- cranberry polyphenols, caffeine, melatonin, ellagic acid, furanocoumarin component in grapefruit juice, plant-based compounds including alkaloids, coumarins; flavonoids, lignans, saponins, terpenoids;
- quercetin, naringenin and ellagic acid in combination with verapamil (primary inhibitor test drug) having an additive or synergistic inhibitory effect on P-gp function. This indicates there is an increased risk of a drug-food interaction between P-gp substrate/inhibitor drugs and dietary polyphenols which are found in fruits, vegetables, wine, coffee, tea, others; even a weak P-gp inhibitory effect of an individual compound is likely to be amplified by the identified additive or synergistic interaction;
- retinol, 13-cis-retinoic acid and retinyl-acetate inhibiting P-gp;
- vitamin A palmitate, a GRAS-approved food ingredient, inhibiting P-gp ie indicating a potential food-or excipient-drug interaction;
- vitamin A deficiency likely decreases P-gp expression in tissues;
- calcitriol and calcipotriol inhibiting P-gp; it is not yet known whether calcitriol is a modulator and/or substrate of P-gp;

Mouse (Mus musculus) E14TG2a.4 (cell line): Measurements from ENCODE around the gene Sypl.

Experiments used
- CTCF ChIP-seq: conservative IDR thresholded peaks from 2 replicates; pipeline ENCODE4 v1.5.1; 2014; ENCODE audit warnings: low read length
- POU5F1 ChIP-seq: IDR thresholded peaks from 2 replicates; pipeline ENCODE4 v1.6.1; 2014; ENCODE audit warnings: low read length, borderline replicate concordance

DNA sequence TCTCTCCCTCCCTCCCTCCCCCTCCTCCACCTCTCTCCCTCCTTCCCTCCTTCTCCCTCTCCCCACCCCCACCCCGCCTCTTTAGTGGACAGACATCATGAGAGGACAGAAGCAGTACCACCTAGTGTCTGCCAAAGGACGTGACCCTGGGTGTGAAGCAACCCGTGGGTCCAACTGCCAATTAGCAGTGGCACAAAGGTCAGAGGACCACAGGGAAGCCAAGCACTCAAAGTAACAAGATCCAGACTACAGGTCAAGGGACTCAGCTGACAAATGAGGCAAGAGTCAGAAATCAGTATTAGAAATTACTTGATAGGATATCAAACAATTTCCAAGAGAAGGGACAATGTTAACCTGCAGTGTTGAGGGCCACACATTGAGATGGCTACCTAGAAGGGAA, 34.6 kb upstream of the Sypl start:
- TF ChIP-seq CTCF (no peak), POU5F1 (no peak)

- as efflux inhibitors, plastic compounds comprising one substrate compound and one inhibitor compound, can inhibit detoxification and thus increase resistance, with resultant cell death, carcinogenesis, and other diseases;
- lipopolysaccharide (LPS) being an inflammatory agent that downregulates P-gp activity, is elevated in diabetes;
- LPS downregulates P-gp activity, and up-regulates TNF-α;
- decreasing P-gp expression in the epithelium of Irritable Bowel Disease patients (IBD) - decreased P-gp expression or function are associated with IBD;
- being downregulated in Parkinson's Disease, likely resulting in reduced P-gp efflux at the BBB, and likely increasing toxic endogenous substrates and xenobiotics levels;